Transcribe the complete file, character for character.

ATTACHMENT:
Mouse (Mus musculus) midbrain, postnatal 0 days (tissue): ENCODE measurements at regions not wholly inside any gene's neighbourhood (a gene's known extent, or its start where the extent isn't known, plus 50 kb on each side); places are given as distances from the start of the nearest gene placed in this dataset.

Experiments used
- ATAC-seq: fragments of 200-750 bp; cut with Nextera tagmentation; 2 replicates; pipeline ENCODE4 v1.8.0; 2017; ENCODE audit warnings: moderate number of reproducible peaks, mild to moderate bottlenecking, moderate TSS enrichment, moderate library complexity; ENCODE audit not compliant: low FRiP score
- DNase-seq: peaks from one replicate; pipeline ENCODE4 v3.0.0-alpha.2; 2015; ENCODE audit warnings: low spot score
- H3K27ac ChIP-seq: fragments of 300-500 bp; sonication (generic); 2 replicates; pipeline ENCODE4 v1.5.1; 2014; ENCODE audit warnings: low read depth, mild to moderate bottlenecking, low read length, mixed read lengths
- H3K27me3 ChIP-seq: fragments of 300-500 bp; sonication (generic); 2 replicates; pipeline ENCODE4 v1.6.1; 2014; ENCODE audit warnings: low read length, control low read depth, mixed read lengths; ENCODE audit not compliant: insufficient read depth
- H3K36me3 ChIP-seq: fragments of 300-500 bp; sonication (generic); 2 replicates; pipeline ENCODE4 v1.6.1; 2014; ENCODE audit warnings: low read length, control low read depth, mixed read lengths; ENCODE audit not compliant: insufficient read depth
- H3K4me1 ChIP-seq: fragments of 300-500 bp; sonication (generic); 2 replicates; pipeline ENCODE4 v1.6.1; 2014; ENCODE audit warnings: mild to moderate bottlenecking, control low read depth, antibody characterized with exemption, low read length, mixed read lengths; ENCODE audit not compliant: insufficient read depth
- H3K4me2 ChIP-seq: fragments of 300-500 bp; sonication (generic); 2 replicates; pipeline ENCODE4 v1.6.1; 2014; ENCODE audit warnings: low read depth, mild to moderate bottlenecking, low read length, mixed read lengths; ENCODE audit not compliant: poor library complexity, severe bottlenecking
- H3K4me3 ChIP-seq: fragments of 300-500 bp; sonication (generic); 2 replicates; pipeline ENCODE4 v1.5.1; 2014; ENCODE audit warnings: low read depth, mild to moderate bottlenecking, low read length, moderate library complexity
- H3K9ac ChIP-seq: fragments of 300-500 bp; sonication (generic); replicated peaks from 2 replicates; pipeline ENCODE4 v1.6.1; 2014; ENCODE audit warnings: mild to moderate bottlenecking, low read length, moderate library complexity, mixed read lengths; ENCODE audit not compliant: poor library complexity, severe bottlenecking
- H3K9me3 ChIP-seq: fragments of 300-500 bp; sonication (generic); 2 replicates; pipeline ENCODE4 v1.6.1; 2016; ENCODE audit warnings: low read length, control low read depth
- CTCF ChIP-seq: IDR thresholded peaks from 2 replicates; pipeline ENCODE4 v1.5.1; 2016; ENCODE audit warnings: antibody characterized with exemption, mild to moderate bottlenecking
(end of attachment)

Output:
Mouse (Mus musculus) midbrain, postnatal 0 days (tissue): ENCODE measurements at regions not wholly inside any gene's neighbourhood (a gene's known extent, or its start where the extent isn't known, plus 50 kb on each side); places are given as distances from the start of the nearest gene placed in this dataset.

Experiments used
- ATAC-seq: fragments of 200-750 bp; cut with Nextera tagmentation; 2 replicates; pipeline ENCODE4 v1.8.0; 2017; ENCODE audit warnings: moderate number of reproducible peaks, mild to moderate bottlenecking, moderate TSS enrichment, moderate library complexity; ENCODE audit not compliant: low FRiP score
- DNase-seq: peaks from one replicate; pipeline ENCODE4 v3.0.0-alpha.2; 2015; ENCODE audit warnings: low spot score
- H3K27ac ChIP-seq: fragments of 300-500 bp; sonication (generic); 2 replicates; pipeline ENCODE4 v1.5.1; 2014; ENCODE audit warnings: low read depth, mild to moderate bottlenecking, low read length, mixed read lengths
- H3K27me3 ChIP-seq: fragments of 300-500 bp; sonication (generic); 2 replicates; pipeline ENCODE4 v1.6.1; 2014; ENCODE audit warnings: low read length, control low read depth, mixed read lengths; ENCODE audit not compliant: insufficient read depth
- H3K36me3 ChIP-seq: fragments of 300-500 bp; sonication (generic); 2 replicates; pipeline ENCODE4 v1.6.1; 2014; ENCODE audit warnings: low read length, control low read depth, mixed read lengths; ENCODE audit not compliant: insufficient read depth
- H3K4me1 ChIP-seq: fragments of 300-500 bp; sonication (generic); 2 replicates; pipeline ENCODE4 v1.6.1; 2014; ENCODE audit warnings: mild to moderate bottlenecking, control low read depth, antibody characterized with exemption, low read length, mixed read lengths; ENCODE audit not compliant: insufficient read depth
- H3K4me2 ChIP-seq: fragments of 300-500 bp; sonication (generic); 2 replicates; pipeline ENCODE4 v1.6.1; 2014; ENCODE audit warnings: low read depth, mild to moderate bottlenecking, low read length, mixed read lengths; ENCODE audit not compliant: poor library complexity, severe bottlenecking
- H3K4me3 ChIP-seq: fragments of 300-500 bp; sonication (generic); 2 replicates; pipeline ENCODE4 v1.5.1; 2014; ENCODE audit warnings: low read depth, mild to moderate bottlenecking, low read length, moderate library complexity
- H3K9ac ChIP-seq: fragments of 300-500 bp; sonication (generic); replicated peaks from 2 replicates; pipeline ENCODE4 v1.6.1; 2014; ENCODE audit warnings: mild to moderate bottlenecking, low read length, moderate library complexity, mixed read lengths; ENCODE audit not compliant: poor library complexity, severe bottlenecking
- H3K9me3 ChIP-seq: fragments of 300-500 bp; sonication (generic); 2 replicates; pipeline ENCODE4 v1.6.1; 2016; ENCODE audit warnings: low read length, control low read depth
- CTCF ChIP-seq: IDR thresholded peaks from 2 replicates; pipeline ENCODE4 v1.5.1; 2016; ENCODE audit warnings: antibody characterized with exemption, mild to moderate bottlenecking